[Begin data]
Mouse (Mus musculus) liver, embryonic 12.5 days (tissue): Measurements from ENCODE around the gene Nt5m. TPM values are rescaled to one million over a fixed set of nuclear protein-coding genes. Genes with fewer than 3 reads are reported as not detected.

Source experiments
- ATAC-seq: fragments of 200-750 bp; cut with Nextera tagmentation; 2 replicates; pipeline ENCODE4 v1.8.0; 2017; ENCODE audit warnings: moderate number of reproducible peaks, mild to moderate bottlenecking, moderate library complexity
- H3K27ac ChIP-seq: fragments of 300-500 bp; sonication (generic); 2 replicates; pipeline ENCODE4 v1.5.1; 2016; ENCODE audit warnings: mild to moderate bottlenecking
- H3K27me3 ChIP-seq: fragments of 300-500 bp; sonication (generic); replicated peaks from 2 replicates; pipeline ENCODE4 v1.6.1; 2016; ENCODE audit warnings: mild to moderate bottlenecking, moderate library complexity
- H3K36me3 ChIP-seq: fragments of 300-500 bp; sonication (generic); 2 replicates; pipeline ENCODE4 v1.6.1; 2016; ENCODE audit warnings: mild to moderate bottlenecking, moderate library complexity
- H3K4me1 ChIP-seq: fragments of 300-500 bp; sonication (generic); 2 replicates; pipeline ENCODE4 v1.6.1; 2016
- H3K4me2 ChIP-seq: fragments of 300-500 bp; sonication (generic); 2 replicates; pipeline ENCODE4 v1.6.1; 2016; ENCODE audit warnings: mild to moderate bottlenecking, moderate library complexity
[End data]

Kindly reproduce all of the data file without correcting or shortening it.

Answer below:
Mouse (Mus musculus) liver, embryonic 12.5 days (tissue): Measurements from ENCODE around the gene Nt5m. TPM values are rescaled to one million over a fixed set of nuclear protein-coding genes. Genes with fewer than 3 reads are reported as not detected.

Source experiments
- ATAC-seq: fragments of 200-750 bp; cut with Nextera tagmentation; 2 replicates; pipeline ENCODE4 v1.8.0; 2017; ENCODE audit warnings: moderate number of reproducible peaks, mild to moderate bottlenecking, moderate library complexity
- H3K27ac ChIP-seq: fragments of 300-500 bp; sonication (generic); 2 replicates; pipeline ENCODE4 v1.5.1; 2016; ENCODE audit warnings: mild to moderate bottlenecking
- H3K27me3 ChIP-seq: fragments of 300-500 bp; sonication (generic); replicated peaks from 2 replicates; pipeline ENCODE4 v1.6.1; 2016; ENCODE audit warnings: mild to moderate bottlenecking, moderate library complexity
- H3K36me3 ChIP-seq: fragments of 300-500 bp; sonication (generic); 2 replicates; pipeline ENCODE4 v1.6.1; 2016; ENCODE audit warnings: mild to moderate bottlenecking, moderate library complexity
- H3K4me1 ChIP-seq: fragments of 300-500 bp; sonication (generic); 2 replicates; pipeline ENCODE4 v1.6.1; 2016
- H3K4me2 ChIP-seq: fragments of 300-500 bp; sonication (generic); 2 replicates; pipeline ENCODE4 v1.6.1; 2016; ENCODE audit warnings: mild to moderate bottlenecking, moderate library complexity